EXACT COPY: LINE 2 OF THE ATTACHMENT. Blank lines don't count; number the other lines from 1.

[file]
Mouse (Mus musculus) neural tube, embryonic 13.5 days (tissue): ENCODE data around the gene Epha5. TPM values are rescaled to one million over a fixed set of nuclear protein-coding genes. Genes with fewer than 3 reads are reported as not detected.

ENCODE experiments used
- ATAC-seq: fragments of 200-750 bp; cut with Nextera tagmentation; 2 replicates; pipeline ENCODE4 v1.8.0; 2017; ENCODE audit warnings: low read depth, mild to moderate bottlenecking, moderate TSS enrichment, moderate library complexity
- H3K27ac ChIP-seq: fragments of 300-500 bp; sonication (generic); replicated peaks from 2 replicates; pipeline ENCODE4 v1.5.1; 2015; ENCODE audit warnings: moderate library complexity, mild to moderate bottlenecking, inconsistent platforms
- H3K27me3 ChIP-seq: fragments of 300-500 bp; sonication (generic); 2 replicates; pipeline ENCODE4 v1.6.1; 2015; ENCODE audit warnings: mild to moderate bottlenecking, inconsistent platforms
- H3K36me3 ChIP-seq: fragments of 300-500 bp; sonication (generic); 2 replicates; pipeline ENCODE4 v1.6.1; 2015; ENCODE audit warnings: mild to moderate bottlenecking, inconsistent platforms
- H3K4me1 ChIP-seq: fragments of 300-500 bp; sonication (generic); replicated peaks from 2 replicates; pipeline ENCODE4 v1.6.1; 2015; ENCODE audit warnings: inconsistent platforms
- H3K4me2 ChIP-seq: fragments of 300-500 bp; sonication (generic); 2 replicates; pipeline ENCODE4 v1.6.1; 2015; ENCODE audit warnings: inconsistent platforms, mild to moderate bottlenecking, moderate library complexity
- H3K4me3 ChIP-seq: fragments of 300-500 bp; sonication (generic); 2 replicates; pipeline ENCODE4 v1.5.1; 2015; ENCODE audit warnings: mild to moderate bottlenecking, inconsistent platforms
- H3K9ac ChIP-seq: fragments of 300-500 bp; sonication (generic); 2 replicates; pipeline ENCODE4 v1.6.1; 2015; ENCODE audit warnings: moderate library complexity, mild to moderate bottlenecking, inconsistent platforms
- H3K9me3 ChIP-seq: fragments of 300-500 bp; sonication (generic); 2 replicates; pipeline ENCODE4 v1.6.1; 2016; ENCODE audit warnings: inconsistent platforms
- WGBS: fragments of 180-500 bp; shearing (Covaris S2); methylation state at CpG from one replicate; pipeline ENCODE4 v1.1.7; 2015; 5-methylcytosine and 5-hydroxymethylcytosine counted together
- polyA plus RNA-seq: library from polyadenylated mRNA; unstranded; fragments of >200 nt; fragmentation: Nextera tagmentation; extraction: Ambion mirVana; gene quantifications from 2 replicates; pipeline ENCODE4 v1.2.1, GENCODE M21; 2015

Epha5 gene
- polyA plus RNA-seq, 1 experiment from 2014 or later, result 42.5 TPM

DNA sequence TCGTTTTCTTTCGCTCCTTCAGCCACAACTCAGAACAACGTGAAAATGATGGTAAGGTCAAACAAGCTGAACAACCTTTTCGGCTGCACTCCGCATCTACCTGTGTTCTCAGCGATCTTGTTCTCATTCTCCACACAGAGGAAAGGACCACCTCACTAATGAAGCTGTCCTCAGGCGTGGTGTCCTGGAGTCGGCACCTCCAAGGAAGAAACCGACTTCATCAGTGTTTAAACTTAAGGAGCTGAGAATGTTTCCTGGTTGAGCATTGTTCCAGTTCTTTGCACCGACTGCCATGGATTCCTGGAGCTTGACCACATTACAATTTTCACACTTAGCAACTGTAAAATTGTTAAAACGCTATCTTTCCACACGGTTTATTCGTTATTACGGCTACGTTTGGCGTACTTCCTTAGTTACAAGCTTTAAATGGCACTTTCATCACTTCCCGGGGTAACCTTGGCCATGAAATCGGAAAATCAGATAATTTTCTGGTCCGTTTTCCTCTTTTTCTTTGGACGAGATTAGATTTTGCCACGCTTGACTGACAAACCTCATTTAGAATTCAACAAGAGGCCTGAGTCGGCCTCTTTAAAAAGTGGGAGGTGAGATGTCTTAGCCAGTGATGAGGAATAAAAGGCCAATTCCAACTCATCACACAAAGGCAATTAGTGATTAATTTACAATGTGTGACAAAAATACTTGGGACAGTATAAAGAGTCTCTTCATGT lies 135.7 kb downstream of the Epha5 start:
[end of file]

ENCODE experiments used